10858

Comparative Performance Analysis of Intel Xeon Phi, GPU, and CPU

George Teodoro, Tahsin Kurc, Jun Kong, Lee Cooper, Joel Saltz
Department of Computer Science, University of Brasilia, Brasilia, DF, Brazil
arXiv:1311.0378 [cs.DC], (2 Nov 2013)
@article{2013arXiv1311.0378T,

   author={Teodoro}, G. and {Kurc}, T. and {Kong}, J. and {Cooper}, L. and {Saltz}, J.},

   title={"{Comparative Performance Analysis of Intel Xeon Phi, GPU, and CPU}"},

   journal={ArXiv e-prints},

   archivePrefix={"arXiv"},

   eprint={1311.0378},

   primaryClass={"cs.DC"},

   keywords={Computer Science – Distributed, Parallel, and Cluster Computing, Computer Science – Performance, C.4, D.1.3, D.2.6},

   year={2013},

   month={nov},

   adsurl={http://adsabs.harvard.edu/abs/2013arXiv1311.0378T},

   adsnote={Provided by the SAO/NASA Astrophysics Data System}

}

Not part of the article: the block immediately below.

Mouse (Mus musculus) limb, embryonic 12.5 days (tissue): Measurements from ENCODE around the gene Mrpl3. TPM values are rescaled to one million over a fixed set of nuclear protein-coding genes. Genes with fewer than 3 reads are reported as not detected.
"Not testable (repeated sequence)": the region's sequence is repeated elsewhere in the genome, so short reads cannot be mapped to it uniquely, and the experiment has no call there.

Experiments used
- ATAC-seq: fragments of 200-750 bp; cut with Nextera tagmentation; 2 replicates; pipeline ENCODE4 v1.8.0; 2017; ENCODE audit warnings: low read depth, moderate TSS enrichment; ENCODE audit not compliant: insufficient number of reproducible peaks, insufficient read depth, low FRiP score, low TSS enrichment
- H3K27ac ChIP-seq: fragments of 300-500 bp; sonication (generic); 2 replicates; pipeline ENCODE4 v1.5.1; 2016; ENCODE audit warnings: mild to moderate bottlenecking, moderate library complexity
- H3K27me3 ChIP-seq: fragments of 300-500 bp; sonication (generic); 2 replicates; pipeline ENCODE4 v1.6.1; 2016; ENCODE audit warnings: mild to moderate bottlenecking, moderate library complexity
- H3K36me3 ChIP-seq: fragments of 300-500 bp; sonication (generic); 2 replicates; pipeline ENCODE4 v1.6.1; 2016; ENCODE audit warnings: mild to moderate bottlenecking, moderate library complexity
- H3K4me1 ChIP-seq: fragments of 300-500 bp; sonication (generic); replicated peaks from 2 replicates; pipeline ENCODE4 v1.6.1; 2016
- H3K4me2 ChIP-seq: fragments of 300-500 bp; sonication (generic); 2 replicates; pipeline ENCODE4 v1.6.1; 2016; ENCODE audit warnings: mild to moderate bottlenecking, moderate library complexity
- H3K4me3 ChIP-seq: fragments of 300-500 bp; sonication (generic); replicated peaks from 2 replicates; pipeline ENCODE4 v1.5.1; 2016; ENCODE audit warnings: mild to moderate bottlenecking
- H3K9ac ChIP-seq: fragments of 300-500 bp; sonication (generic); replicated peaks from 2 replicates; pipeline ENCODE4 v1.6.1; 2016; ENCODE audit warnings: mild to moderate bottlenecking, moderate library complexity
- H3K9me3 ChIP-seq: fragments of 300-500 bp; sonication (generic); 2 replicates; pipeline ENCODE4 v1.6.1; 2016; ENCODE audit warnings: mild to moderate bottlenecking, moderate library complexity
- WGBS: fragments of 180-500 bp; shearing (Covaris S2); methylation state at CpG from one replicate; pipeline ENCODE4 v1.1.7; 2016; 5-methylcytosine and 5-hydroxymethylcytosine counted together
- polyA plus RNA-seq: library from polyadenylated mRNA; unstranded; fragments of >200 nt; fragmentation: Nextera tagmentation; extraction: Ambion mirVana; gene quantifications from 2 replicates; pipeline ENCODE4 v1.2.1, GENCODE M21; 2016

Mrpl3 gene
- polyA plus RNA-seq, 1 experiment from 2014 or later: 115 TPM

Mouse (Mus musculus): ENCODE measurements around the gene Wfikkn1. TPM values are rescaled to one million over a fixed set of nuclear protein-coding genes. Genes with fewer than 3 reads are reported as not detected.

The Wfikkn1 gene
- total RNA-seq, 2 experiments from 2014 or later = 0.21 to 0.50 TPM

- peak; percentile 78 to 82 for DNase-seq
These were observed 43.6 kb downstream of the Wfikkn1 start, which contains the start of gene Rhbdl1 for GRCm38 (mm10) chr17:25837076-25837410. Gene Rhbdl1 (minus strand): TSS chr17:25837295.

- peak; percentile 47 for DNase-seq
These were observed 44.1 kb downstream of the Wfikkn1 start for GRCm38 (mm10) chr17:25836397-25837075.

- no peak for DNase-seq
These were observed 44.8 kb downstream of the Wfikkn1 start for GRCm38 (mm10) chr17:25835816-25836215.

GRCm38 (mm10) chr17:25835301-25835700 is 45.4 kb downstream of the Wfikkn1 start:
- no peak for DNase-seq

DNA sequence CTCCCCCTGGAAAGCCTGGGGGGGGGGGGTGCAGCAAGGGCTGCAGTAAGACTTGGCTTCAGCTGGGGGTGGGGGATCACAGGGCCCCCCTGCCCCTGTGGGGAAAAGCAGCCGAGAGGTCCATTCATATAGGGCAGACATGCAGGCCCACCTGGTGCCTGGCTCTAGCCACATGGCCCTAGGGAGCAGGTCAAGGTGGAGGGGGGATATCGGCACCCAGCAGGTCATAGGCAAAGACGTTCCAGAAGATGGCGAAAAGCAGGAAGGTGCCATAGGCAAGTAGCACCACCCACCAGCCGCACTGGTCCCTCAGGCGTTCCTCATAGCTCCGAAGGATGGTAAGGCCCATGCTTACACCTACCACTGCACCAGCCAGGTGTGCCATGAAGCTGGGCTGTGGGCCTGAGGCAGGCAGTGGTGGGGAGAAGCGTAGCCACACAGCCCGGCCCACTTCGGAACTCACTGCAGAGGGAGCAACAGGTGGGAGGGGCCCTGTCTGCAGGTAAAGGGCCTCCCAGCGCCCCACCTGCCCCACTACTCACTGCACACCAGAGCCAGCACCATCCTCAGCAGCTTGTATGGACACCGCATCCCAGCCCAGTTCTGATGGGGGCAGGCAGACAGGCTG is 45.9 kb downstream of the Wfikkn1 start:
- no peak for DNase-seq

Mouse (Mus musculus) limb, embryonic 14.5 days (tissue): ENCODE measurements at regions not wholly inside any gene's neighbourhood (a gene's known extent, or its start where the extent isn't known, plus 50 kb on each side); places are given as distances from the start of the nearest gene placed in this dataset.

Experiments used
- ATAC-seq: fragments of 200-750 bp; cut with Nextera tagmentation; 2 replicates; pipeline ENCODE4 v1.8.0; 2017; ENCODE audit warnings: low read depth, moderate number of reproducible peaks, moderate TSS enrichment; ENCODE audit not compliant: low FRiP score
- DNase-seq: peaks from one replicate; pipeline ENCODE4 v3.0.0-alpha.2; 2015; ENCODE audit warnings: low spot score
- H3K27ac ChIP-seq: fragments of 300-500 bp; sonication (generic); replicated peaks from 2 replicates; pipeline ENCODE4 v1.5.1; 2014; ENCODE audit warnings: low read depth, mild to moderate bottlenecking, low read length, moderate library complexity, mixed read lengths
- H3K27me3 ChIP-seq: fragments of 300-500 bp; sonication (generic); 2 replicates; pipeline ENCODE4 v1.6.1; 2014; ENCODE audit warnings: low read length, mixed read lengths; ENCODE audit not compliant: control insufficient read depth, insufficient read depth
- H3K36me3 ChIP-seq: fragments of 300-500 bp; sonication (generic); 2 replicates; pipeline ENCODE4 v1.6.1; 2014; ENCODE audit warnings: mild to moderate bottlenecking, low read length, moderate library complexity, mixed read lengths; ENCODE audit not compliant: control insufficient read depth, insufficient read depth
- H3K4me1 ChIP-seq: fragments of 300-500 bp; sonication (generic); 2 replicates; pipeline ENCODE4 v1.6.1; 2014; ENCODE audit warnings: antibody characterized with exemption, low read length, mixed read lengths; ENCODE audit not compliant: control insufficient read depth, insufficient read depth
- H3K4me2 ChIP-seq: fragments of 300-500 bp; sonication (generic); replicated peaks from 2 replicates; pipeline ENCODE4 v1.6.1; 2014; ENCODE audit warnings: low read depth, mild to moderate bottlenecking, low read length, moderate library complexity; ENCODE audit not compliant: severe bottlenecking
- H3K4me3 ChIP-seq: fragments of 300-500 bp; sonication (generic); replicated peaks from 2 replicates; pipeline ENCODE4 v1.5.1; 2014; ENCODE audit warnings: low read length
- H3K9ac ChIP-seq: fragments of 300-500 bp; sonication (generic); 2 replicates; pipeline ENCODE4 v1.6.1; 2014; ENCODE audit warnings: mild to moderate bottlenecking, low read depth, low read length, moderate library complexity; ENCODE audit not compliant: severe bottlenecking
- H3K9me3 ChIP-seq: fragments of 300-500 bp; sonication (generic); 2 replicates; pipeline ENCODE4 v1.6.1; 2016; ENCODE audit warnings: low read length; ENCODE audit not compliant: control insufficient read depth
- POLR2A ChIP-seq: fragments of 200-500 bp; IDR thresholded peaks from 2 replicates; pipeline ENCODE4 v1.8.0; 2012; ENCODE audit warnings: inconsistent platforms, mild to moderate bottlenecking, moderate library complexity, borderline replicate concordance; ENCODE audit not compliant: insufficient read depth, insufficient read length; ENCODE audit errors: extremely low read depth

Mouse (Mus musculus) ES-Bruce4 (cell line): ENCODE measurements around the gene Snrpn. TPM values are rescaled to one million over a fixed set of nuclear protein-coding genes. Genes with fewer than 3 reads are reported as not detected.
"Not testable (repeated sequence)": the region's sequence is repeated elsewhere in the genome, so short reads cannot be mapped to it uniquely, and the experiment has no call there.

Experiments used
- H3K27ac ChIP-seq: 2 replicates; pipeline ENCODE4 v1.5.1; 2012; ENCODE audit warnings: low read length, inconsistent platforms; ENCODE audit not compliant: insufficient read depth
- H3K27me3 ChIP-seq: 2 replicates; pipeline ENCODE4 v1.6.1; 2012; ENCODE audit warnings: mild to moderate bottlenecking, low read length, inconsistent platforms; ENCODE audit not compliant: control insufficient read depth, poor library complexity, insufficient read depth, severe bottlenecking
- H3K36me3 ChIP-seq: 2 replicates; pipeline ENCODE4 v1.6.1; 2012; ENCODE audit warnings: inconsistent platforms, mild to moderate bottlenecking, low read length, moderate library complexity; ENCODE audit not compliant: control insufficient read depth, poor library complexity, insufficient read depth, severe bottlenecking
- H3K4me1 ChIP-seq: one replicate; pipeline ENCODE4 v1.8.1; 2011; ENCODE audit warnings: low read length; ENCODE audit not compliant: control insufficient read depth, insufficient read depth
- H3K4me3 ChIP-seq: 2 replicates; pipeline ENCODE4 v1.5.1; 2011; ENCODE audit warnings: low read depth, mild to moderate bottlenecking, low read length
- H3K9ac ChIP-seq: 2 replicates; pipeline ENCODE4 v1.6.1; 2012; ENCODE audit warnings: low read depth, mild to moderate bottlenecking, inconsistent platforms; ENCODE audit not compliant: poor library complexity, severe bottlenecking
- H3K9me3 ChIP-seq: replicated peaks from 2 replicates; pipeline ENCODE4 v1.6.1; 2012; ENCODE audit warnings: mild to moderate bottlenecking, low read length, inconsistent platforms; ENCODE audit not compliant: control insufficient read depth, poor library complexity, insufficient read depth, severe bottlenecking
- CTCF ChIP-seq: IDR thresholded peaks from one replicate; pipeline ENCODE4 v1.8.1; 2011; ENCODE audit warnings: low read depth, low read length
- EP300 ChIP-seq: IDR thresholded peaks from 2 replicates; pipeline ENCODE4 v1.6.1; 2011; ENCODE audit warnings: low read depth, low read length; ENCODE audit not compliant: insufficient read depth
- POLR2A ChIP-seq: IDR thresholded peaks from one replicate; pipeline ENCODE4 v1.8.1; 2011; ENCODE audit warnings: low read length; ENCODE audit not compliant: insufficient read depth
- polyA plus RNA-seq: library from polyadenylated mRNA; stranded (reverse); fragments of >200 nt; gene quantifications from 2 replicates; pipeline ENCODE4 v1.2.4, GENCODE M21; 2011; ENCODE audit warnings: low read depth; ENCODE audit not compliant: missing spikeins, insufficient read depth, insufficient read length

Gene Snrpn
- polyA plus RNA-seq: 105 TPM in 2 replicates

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We investigate and characterize the performance of an important class of operations on GPUs and Many Integrated Core (MIC) architectures. Our work is motivated by applications that analyze low-dimensional spatial datasets captured by high resolution sensors, such as image datasets obtained from whole slide tissue specimens using microscopy image scanners. We identify the data access and computation patterns of operations in object segmentation and feature computation categories. We systematically implement and evaluate the performance of these core operations on modern CPUs, GPUs, and MIC systems for a microscopy image analysis application. Our results show that (1) the data access pattern and parallelization strategy employed by the operations strongly affect their performance. While the performance on a MIC of operations that perform regular data access is comparable or sometimes better than that on a GPU; (2) GPUs are significantly more efficient than MICs for operations and algorithms that irregularly access data. This is a result of the low performance of the latter when it comes to random data access; (3) adequate coordinated execution on MICs and CPUs using a performance aware task scheduling strategy improves about 1.29x over a first-come-first-served strategy. The example application attained an efficiency of 84% in an execution with of 192 nodes (3072 CPU cores and 192 MICs).
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